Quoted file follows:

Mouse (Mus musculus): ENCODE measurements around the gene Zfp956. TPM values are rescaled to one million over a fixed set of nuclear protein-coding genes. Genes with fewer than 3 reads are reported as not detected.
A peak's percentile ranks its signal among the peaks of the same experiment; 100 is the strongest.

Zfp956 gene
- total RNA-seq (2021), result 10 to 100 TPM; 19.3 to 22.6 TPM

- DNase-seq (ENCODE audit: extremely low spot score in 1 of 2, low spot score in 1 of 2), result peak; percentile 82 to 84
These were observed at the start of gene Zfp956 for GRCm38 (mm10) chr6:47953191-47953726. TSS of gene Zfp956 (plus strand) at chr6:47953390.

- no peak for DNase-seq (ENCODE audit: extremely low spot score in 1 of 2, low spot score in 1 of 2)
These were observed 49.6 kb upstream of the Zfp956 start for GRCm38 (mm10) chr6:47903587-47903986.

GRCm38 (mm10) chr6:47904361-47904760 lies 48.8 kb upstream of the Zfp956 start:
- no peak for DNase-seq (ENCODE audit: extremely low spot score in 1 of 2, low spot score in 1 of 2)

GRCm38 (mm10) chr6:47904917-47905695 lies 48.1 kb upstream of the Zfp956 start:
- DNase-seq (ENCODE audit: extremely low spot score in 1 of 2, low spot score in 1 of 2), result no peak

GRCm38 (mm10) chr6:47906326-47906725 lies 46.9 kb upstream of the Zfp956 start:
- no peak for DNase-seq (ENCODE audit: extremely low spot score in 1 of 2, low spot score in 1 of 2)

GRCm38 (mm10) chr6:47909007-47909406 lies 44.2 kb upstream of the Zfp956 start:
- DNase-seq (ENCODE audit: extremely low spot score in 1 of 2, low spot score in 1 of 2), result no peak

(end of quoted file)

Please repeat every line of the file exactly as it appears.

Mouse (Mus musculus): ENCODE measurements around the gene Zfp956. TPM values are rescaled to one million over a fixed set of nuclear protein-coding genes. Genes with fewer than 3 reads are reported as not detected.
A peak's percentile ranks its signal among the peaks of the same experiment; 100 is the strongest.

Zfp956 gene
- total RNA-seq (2021), result 10 to 100 TPM; 19.3 to 22.6 TPM

- DNase-seq (ENCODE audit: extremely low spot score in 1 of 2, low spot score in 1 of 2), result peak; percentile 82 to 84
These were observed at the start of gene Zfp956 for GRCm38 (mm10) chr6:47953191-47953726. TSS of gene Zfp956 (plus strand) at chr6:47953390.

- no peak for DNase-seq (ENCODE audit: extremely low spot score in 1 of 2, low spot score in 1 of 2)
These were observed 49.6 kb upstream of the Zfp956 start for GRCm38 (mm10) chr6:47903587-47903986.

GRCm38 (mm10) chr6:47904361-47904760 lies 48.8 kb upstream of the Zfp956 start:
- no peak for DNase-seq (ENCODE audit: extremely low spot score in 1 of 2, low spot score in 1 of 2)

GRCm38 (mm10) chr6:47904917-47905695 lies 48.1 kb upstream of the Zfp956 start:
- DNase-seq (ENCODE audit: extremely low spot score in 1 of 2, low spot score in 1 of 2), result no peak

GRCm38 (mm10) chr6:47906326-47906725 lies 46.9 kb upstream of the Zfp956 start:
- no peak for DNase-seq (ENCODE audit: extremely low spot score in 1 of 2, low spot score in 1 of 2)

GRCm38 (mm10) chr6:47909007-47909406 lies 44.2 kb upstream of the Zfp956 start:
- DNase-seq (ENCODE audit: extremely low spot score in 1 of 2, low spot score in 1 of 2), result no peak